Pheromone parties promote lust, not love
Sex, not true love, is what you'll get should you RSVP 'yes' to a Pheromone Party, according to a scent expert.
Pheromone parties are a new dating experience developed in the US and launched in New Zealand last week which offer singles the chance to smell the worn T-shirt of a stranger in a bid to sniff their way to romance.
However Professor Philipp Kirsch, who has conducted research into sex pheromones and the mating behaviour of insects at the University of Queensland, says the format of these parties lends itself to hook ups rather than happily ever afters.
"It is a sensible or plausible way to identify a partner if the only important criteria is how this partner smells when your eyes are closed, and the sole purpose is sexual," he said.
These parties are the brainchild of American artist Judith Prays who established the concept in 2010 based on science suggesting pheromones - a chemical excreted from parts of the body - play a role in partner selection.
To take part, singles must sleep in a T-shirt for three days. The shirt is then placed in a numbered plastic bag before partygoers smell the garments and take photos with the ones they like the smell of. Those pictures are then projected on to a screen and if a guest sees someone holding up their T-shirt, they are given the green light to strike up a conversation.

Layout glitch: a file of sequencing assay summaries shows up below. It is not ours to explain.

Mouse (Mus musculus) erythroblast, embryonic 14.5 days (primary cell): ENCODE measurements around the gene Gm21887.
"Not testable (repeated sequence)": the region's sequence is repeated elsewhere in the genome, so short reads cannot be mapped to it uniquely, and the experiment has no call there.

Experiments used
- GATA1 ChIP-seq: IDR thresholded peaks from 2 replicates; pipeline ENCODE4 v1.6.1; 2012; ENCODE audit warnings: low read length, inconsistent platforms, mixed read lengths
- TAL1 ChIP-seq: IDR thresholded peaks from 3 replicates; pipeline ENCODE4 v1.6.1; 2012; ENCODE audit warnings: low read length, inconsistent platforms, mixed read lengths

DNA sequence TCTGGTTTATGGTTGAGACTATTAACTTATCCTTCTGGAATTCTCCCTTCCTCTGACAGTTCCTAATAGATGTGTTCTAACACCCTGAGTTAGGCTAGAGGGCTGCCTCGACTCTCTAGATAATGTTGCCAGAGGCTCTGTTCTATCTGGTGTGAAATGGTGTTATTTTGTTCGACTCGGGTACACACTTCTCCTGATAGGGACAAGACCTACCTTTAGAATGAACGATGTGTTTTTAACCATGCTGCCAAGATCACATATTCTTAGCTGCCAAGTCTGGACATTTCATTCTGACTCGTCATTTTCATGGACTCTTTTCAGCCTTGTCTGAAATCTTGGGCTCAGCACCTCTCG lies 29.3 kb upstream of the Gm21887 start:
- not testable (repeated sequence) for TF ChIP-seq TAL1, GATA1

Organiser of Australasia's first pheromone party, held in Auckland, Lou Compagnone of the FindSomeone dating service, said she wanted to bring the popular concept, which has swept LA, New York and London, 'down under' as it has a quirky edge she thought would capture people's attention.
"With online dating we provide you with everything but the spark. But this is almost the complete opposite because it starts with pure chemistry," she said."It's almost like an ice-breaker for them."
However talking is one variable Professor Kirsch believes should be discouraged as other senses such as sound overpower a human's sense of smell, which could ultimately eradicate the tempting whiff of a potential lover."I think that any role that pheromones play would be significantly minor.
Animals orient in the environment by sensing a wide range of stimuli - light, sound, smell, touch, taste," he said.
"I would suggest that an important further requirement for these 'Pheromone Parties' would be that both parties should also agree to wear blindfolds when they meet, and that any verbal communication is also forbidden. This would negate the bad news contradictions from direct visual or auditory signals.
"If the goal is to find partner for a broader range of activities, it would seem important to consider the more dominant senses that we use in making choices, such as sight and hearing I believe we all have a visual search image for the 'ideal' partner, and we also like some voices and do not like others. Beyond this, there are so many other values that are much more critical considerations. Pheromones do not provide any useful information about any of these questions."
Sydney Morning Herald